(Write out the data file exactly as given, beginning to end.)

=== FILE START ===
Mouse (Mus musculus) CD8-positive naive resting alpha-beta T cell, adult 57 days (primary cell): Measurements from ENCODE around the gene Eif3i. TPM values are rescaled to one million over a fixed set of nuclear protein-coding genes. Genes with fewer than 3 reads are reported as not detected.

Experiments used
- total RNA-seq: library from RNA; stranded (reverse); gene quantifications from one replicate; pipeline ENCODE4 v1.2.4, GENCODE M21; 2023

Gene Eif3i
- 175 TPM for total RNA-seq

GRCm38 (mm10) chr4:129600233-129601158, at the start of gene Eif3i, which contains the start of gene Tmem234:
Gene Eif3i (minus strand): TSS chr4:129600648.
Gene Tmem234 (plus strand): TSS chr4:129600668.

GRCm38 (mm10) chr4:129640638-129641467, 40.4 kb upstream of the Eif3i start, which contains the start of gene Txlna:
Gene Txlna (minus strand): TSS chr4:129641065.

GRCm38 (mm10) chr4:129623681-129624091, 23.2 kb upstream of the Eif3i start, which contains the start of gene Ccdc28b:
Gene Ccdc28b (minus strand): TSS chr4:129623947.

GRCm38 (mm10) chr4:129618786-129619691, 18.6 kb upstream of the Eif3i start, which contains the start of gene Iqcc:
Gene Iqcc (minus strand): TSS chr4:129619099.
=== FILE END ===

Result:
Mouse (Mus musculus) CD8-positive naive resting alpha-beta T cell, adult 57 days (primary cell): Measurements from ENCODE around the gene Eif3i. TPM values are rescaled to one million over a fixed set of nuclear protein-coding genes. Genes with fewer than 3 reads are reported as not detected.

Experiments used
- total RNA-seq: library from RNA; stranded (reverse); gene quantifications from one replicate; pipeline ENCODE4 v1.2.4, GENCODE M21; 2023

Gene Eif3i
- 175 TPM for total RNA-seq

GRCm38 (mm10) chr4:129600233-129601158, at the start of gene Eif3i, which contains the start of gene Tmem234:
Gene Eif3i (minus strand): TSS chr4:129600648.
Gene Tmem234 (plus strand): TSS chr4:129600668.

GRCm38 (mm10) chr4:129640638-129641467, 40.4 kb upstream of the Eif3i start, which contains the start of gene Txlna:
Gene Txlna (minus strand): TSS chr4:129641065.

GRCm38 (mm10) chr4:129623681-129624091, 23.2 kb upstream of the Eif3i start, which contains the start of gene Ccdc28b:
Gene Ccdc28b (minus strand): TSS chr4:129623947.

GRCm38 (mm10) chr4:129618786-129619691, 18.6 kb upstream of the Eif3i start, which contains the start of gene Iqcc:
Gene Iqcc (minus strand): TSS chr4:129619099.